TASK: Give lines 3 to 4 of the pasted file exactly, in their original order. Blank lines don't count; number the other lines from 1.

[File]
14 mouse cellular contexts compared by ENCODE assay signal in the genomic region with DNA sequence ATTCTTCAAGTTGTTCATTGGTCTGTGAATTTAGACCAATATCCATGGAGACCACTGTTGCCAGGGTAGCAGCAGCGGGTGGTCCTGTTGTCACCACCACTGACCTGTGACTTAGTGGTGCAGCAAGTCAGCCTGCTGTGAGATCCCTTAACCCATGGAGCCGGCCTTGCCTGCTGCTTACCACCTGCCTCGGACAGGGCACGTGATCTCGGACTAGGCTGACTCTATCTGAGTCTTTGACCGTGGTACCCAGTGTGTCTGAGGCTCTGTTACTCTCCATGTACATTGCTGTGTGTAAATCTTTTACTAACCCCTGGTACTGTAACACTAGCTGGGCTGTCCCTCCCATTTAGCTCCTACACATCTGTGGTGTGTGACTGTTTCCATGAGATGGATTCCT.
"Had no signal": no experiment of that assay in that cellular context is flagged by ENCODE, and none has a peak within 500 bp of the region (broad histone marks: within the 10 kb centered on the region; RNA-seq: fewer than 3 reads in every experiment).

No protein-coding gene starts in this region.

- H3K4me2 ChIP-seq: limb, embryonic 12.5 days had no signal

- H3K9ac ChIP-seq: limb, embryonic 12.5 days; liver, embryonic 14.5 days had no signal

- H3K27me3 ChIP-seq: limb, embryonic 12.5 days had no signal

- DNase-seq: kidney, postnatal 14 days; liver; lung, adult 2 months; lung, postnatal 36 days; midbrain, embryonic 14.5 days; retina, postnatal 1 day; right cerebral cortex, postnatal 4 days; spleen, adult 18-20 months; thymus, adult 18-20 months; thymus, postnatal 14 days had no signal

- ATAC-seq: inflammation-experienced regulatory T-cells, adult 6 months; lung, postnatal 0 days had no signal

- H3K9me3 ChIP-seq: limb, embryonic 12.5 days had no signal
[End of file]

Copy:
No protein-coding gene starts in this region.

- H3K4me2 ChIP-seq: limb, embryonic 12.5 days had no signal